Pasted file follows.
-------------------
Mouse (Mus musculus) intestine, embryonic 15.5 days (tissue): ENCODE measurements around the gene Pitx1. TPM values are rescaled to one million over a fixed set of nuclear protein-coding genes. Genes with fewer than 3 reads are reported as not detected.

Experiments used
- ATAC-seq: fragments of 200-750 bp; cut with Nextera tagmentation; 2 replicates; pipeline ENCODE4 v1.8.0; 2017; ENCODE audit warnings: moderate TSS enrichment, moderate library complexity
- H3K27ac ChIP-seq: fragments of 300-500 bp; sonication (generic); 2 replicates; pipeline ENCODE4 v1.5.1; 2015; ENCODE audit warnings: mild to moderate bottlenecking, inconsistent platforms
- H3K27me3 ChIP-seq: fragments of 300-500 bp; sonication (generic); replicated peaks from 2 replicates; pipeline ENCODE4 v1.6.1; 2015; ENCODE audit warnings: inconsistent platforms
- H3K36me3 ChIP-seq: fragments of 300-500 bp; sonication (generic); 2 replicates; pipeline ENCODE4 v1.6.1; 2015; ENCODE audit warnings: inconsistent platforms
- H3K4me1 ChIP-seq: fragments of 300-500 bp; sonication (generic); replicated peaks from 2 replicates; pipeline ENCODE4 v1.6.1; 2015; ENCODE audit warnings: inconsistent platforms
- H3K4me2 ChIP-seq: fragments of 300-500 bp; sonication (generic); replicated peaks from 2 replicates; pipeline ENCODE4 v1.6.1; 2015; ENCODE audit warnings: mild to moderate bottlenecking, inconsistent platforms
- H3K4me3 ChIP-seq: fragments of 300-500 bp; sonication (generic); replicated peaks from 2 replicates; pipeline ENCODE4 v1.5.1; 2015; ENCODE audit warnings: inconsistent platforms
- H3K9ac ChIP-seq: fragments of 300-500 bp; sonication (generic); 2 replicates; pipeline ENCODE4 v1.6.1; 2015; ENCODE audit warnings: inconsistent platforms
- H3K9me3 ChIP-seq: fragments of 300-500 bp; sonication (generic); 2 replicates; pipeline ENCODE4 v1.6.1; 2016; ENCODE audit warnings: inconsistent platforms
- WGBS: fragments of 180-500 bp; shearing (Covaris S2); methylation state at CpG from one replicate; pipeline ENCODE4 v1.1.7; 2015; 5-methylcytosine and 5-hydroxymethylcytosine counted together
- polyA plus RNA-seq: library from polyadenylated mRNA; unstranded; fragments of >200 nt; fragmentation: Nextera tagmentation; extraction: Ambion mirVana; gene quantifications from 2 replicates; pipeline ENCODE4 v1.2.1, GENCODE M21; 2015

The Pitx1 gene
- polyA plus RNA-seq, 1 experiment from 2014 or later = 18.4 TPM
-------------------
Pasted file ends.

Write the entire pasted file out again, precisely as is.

Mouse (Mus musculus) intestine, embryonic 15.5 days (tissue): ENCODE measurements around the gene Pitx1. TPM values are rescaled to one million over a fixed set of nuclear protein-coding genes. Genes with fewer than 3 reads are reported as not detected.

Experiments used
- ATAC-seq: fragments of 200-750 bp; cut with Nextera tagmentation; 2 replicates; pipeline ENCODE4 v1.8.0; 2017; ENCODE audit warnings: moderate TSS enrichment, moderate library complexity
- H3K27ac ChIP-seq: fragments of 300-500 bp; sonication (generic); 2 replicates; pipeline ENCODE4 v1.5.1; 2015; ENCODE audit warnings: mild to moderate bottlenecking, inconsistent platforms
- H3K27me3 ChIP-seq: fragments of 300-500 bp; sonication (generic); replicated peaks from 2 replicates; pipeline ENCODE4 v1.6.1; 2015; ENCODE audit warnings: inconsistent platforms
- H3K36me3 ChIP-seq: fragments of 300-500 bp; sonication (generic); 2 replicates; pipeline ENCODE4 v1.6.1; 2015; ENCODE audit warnings: inconsistent platforms
- H3K4me1 ChIP-seq: fragments of 300-500 bp; sonication (generic); replicated peaks from 2 replicates; pipeline ENCODE4 v1.6.1; 2015; ENCODE audit warnings: inconsistent platforms
- H3K4me2 ChIP-seq: fragments of 300-500 bp; sonication (generic); replicated peaks from 2 replicates; pipeline ENCODE4 v1.6.1; 2015; ENCODE audit warnings: mild to moderate bottlenecking, inconsistent platforms
- H3K4me3 ChIP-seq: fragments of 300-500 bp; sonication (generic); replicated peaks from 2 replicates; pipeline ENCODE4 v1.5.1; 2015; ENCODE audit warnings: inconsistent platforms
- H3K9ac ChIP-seq: fragments of 300-500 bp; sonication (generic); 2 replicates; pipeline ENCODE4 v1.6.1; 2015; ENCODE audit warnings: inconsistent platforms
- H3K9me3 ChIP-seq: fragments of 300-500 bp; sonication (generic); 2 replicates; pipeline ENCODE4 v1.6.1; 2016; ENCODE audit warnings: inconsistent platforms
- WGBS: fragments of 180-500 bp; shearing (Covaris S2); methylation state at CpG from one replicate; pipeline ENCODE4 v1.1.7; 2015; 5-methylcytosine and 5-hydroxymethylcytosine counted together
- polyA plus RNA-seq: library from polyadenylated mRNA; unstranded; fragments of >200 nt; fragmentation: Nextera tagmentation; extraction: Ambion mirVana; gene quantifications from 2 replicates; pipeline ENCODE4 v1.2.1, GENCODE M21; 2015

The Pitx1 gene
- polyA plus RNA-seq, 1 experiment from 2014 or later = 18.4 TPM